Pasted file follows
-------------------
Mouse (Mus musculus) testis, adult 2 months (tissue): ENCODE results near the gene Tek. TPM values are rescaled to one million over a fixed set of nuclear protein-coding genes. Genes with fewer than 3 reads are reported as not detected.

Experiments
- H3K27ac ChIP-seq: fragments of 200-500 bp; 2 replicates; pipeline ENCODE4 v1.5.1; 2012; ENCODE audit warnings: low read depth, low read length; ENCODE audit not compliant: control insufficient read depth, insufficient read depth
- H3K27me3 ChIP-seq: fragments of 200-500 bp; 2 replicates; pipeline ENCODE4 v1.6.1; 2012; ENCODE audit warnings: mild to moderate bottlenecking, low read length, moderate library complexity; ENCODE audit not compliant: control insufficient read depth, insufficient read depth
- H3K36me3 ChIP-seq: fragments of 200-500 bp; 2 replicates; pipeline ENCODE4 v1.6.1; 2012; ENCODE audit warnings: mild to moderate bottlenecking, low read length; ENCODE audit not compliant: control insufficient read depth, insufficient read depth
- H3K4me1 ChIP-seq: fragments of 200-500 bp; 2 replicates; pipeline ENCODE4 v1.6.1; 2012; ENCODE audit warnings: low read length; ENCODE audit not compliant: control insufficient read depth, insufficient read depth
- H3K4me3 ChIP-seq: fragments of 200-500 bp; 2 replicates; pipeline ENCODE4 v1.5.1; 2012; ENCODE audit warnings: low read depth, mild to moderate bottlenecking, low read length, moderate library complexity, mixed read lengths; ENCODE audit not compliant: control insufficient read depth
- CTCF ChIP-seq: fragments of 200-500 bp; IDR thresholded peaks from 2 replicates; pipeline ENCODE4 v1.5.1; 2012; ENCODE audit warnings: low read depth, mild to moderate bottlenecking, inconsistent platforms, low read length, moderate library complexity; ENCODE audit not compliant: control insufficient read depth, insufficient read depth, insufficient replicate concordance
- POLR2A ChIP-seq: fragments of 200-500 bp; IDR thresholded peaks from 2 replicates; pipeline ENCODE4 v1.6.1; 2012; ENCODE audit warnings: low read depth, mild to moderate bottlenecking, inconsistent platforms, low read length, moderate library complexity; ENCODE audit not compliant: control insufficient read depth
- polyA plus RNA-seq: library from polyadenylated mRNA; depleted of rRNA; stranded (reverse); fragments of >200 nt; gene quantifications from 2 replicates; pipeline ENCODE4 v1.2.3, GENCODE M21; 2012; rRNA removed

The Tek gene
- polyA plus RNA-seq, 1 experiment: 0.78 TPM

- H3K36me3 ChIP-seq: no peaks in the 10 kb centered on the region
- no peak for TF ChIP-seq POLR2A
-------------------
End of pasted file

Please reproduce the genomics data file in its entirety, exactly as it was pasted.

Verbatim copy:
Mouse (Mus musculus) testis, adult 2 months (tissue): ENCODE results near the gene Tek. TPM values are rescaled to one million over a fixed set of nuclear protein-coding genes. Genes with fewer than 3 reads are reported as not detected.

Experiments
- H3K27ac ChIP-seq: fragments of 200-500 bp; 2 replicates; pipeline ENCODE4 v1.5.1; 2012; ENCODE audit warnings: low read depth, low read length; ENCODE audit not compliant: control insufficient read depth, insufficient read depth
- H3K27me3 ChIP-seq: fragments of 200-500 bp; 2 replicates; pipeline ENCODE4 v1.6.1; 2012; ENCODE audit warnings: mild to moderate bottlenecking, low read length, moderate library complexity; ENCODE audit not compliant: control insufficient read depth, insufficient read depth
- H3K36me3 ChIP-seq: fragments of 200-500 bp; 2 replicates; pipeline ENCODE4 v1.6.1; 2012; ENCODE audit warnings: mild to moderate bottlenecking, low read length; ENCODE audit not compliant: control insufficient read depth, insufficient read depth
- H3K4me1 ChIP-seq: fragments of 200-500 bp; 2 replicates; pipeline ENCODE4 v1.6.1; 2012; ENCODE audit warnings: low read length; ENCODE audit not compliant: control insufficient read depth, insufficient read depth
- H3K4me3 ChIP-seq: fragments of 200-500 bp; 2 replicates; pipeline ENCODE4 v1.5.1; 2012; ENCODE audit warnings: low read depth, mild to moderate bottlenecking, low read length, moderate library complexity, mixed read lengths; ENCODE audit not compliant: control insufficient read depth
- CTCF ChIP-seq: fragments of 200-500 bp; IDR thresholded peaks from 2 replicates; pipeline ENCODE4 v1.5.1; 2012; ENCODE audit warnings: low read depth, mild to moderate bottlenecking, inconsistent platforms, low read length, moderate library complexity; ENCODE audit not compliant: control insufficient read depth, insufficient read depth, insufficient replicate concordance
- POLR2A ChIP-seq: fragments of 200-500 bp; IDR thresholded peaks from 2 replicates; pipeline ENCODE4 v1.6.1; 2012; ENCODE audit warnings: low read depth, mild to moderate bottlenecking, inconsistent platforms, low read length, moderate library complexity; ENCODE audit not compliant: control insufficient read depth
- polyA plus RNA-seq: library from polyadenylated mRNA; depleted of rRNA; stranded (reverse); fragments of >200 nt; gene quantifications from 2 replicates; pipeline ENCODE4 v1.2.3, GENCODE M21; 2012; rRNA removed

The Tek gene
- polyA plus RNA-seq, 1 experiment: 0.78 TPM

- H3K36me3 ChIP-seq: no peaks in the 10 kb centered on the region
- no peak for TF ChIP-seq POLR2A